The Senate’s decision followed a motion last Thursday brought by Senator Abiodun Olujimi (PDP, Ekiti) calling on the Independent National Electoral Commission (INEC), to declare the results of the June 12, 1993, presidential election.
However, by law, no one can be declared a president or vice president without taking an oath of office. What, therefore, would be the fate of Abiola and Kingibe? Pundits ask: if Abiola and Kingide did not take oath of office and oath of allegiance as President and Vice President, does the law warrant them to be paid for jobs they never did or offices they never assumed? While Nigerians are pondering over the questions, former Foreign Affairs Minister, Prof. Bolaji Akinyemi, said, on the award of CGFR to Abiola, “the legality of the executive order, which has been raised, is not tenable and is a red herring. First is the issue of precedence. President Shagari awarded a national honour posthumously to Chief Israel Adebajo and his son collected it on his behalf.
“Secondly, the award cannot be subject to strict legal interpretation. I would rather suggest a Dennington approach, where determination is based on the need to achieve justice. MKO Abiola was elected in 1993 when he was still alive and remained alive for six more years.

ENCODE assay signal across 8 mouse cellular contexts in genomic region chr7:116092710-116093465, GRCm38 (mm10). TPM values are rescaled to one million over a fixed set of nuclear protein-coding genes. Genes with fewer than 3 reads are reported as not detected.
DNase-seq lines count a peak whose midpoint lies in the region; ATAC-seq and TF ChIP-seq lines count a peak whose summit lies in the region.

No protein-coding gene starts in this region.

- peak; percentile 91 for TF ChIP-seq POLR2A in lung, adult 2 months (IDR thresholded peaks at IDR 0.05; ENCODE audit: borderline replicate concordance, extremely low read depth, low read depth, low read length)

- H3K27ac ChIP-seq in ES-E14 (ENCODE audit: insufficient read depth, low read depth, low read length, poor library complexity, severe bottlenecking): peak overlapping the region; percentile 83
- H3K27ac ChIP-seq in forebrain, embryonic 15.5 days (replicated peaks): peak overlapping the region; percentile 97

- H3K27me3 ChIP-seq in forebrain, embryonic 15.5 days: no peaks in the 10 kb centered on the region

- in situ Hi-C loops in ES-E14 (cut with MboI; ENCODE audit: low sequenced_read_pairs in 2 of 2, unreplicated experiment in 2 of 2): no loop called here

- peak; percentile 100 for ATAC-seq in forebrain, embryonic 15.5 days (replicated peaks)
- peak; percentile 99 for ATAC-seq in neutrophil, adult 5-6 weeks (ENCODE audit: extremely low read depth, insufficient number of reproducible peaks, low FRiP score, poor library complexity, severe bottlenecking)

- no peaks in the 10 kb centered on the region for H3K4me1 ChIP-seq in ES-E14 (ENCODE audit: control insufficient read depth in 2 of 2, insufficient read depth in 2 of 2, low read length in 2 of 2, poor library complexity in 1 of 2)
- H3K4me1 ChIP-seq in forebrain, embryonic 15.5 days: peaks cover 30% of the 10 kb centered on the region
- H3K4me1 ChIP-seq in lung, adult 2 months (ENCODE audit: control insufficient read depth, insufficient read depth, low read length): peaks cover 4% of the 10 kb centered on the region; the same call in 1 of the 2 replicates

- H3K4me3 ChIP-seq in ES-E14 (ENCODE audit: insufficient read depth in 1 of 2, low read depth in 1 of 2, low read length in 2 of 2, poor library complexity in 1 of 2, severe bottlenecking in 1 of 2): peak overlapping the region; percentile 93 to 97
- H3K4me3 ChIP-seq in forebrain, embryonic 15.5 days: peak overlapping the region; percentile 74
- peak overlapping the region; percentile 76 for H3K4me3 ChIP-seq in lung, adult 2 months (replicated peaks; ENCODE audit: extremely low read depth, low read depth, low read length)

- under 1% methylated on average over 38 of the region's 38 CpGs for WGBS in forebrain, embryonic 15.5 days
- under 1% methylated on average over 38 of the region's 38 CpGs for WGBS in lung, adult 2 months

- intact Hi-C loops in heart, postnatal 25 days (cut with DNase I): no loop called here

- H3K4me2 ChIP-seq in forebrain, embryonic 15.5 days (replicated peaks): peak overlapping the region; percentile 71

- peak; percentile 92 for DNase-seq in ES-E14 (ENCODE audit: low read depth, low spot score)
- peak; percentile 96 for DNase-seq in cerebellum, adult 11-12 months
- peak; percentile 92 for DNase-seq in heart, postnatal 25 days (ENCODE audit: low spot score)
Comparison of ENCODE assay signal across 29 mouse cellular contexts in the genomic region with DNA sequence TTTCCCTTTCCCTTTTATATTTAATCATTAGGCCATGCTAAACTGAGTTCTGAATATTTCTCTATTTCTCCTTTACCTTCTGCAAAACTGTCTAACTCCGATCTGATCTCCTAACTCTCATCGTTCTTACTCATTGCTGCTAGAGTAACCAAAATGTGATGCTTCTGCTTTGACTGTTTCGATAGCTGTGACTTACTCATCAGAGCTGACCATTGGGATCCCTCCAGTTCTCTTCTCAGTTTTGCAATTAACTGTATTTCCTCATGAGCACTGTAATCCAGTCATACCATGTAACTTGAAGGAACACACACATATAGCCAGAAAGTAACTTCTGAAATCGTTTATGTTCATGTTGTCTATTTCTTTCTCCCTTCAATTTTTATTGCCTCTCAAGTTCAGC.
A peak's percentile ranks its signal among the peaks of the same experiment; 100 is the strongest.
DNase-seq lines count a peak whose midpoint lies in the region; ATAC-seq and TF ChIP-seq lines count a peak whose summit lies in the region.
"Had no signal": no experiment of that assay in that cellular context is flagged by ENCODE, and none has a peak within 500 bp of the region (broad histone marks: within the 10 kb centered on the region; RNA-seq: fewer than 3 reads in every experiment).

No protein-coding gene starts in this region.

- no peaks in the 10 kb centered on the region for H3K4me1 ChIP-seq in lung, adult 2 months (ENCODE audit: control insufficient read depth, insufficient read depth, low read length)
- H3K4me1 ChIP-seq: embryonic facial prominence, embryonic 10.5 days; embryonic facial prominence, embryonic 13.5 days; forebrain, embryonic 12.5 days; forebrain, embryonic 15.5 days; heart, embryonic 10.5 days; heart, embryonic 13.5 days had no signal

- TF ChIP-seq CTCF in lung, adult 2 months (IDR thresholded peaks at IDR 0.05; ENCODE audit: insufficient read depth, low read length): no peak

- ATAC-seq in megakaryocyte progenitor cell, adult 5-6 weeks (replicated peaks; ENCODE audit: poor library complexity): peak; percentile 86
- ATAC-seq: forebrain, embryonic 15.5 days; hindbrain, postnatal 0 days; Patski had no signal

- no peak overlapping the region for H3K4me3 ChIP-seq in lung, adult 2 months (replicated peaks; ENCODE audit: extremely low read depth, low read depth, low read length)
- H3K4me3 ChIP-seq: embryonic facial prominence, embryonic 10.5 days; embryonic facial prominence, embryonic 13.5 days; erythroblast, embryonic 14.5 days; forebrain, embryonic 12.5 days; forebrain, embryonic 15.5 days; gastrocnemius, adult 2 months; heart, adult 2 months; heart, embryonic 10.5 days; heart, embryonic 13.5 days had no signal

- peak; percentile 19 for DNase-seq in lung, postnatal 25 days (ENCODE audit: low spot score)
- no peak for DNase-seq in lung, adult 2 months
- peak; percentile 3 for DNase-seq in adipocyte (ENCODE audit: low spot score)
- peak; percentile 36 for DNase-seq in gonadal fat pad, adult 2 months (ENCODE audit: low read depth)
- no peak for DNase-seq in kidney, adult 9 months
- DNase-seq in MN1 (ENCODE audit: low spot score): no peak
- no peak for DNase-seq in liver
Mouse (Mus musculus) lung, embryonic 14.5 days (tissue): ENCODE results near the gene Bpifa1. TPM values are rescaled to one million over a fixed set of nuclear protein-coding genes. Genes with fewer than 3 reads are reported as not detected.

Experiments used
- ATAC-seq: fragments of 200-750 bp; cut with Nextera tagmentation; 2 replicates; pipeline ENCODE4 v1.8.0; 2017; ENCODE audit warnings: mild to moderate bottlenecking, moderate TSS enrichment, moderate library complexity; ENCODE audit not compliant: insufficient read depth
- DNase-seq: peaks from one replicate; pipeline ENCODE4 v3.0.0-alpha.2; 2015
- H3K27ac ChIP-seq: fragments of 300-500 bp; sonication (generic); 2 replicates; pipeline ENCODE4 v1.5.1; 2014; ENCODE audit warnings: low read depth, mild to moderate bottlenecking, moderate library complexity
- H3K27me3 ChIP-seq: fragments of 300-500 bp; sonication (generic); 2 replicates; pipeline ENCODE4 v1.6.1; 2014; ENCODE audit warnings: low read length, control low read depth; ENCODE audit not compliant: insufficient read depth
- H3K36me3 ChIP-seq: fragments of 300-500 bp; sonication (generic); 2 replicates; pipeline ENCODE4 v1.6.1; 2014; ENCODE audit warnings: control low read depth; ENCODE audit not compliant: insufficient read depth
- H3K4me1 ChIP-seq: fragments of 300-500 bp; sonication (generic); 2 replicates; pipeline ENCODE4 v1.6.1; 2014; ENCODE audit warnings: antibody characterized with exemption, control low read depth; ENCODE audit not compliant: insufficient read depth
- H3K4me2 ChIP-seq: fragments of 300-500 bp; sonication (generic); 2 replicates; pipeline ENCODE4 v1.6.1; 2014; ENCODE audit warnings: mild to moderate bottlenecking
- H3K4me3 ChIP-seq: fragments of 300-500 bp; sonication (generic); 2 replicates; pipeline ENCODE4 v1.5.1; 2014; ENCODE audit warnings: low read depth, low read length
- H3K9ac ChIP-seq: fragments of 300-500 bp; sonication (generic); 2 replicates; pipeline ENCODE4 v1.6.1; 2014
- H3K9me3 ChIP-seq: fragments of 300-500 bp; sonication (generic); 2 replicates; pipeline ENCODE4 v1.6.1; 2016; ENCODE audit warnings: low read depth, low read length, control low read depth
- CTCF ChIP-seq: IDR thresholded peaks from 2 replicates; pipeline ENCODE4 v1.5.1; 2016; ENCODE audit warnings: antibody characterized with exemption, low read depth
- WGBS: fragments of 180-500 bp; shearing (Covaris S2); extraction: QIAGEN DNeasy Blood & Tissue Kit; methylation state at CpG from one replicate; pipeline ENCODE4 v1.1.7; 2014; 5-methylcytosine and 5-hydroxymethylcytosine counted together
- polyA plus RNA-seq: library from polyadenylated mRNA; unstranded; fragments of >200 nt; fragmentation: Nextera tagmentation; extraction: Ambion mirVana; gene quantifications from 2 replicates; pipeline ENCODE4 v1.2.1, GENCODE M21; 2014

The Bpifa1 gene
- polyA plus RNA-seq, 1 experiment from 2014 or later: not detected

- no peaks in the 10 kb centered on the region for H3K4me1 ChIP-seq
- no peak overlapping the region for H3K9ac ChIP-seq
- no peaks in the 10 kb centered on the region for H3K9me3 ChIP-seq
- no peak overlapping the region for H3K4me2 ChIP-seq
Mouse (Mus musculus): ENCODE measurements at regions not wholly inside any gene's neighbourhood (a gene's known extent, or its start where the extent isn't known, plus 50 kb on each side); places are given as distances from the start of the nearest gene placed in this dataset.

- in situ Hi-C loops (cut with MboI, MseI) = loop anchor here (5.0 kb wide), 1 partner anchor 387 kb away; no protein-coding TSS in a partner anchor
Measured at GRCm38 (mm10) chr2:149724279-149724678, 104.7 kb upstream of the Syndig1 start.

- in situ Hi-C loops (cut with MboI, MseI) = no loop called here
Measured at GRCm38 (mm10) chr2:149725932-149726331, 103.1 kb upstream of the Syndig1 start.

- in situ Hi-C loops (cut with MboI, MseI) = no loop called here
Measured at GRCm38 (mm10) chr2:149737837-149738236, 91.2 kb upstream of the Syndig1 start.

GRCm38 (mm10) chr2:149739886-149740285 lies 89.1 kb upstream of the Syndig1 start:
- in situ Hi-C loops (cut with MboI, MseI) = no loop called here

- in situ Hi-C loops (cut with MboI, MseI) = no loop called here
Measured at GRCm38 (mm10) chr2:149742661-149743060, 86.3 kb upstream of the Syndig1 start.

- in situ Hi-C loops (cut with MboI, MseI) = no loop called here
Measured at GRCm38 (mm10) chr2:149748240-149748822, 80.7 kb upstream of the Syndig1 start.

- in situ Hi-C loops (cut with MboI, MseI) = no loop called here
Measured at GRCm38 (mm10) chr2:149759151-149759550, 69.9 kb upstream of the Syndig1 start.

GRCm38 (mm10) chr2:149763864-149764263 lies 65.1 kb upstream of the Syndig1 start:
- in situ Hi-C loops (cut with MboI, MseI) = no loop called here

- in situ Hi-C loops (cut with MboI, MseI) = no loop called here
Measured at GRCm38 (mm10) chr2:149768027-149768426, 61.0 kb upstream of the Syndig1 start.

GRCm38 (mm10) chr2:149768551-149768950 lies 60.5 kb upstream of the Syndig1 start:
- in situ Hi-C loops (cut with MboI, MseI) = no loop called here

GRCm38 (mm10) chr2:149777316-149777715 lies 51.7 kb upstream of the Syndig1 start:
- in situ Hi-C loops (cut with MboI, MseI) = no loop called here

“That is when he earned the GCFR. Acts of illegality prevented him from being decorated with it. Those acts of illegality have just been annulled.”
How it all began
Today is exactly 25 years since Nigerians filed out in an unprecedented manner to cast their ballot for Abiola and Kingibe, who were both Muslims. In the contest, Abiola ran against Alhaji Bashir Tofa of the National Republican Convention (NRC), with Dr. Sylvester Ugoh as his running mate. Abiola/Kingibe contested on the platform of the SDP.
Unlike today, where the Nigerian electorate bothers about the religious and ethnic inclinations of candidates, nobody cared about this in 1993, as the majority of voters lined behind Abiola and Kingibe in the historic June 12 presidential election.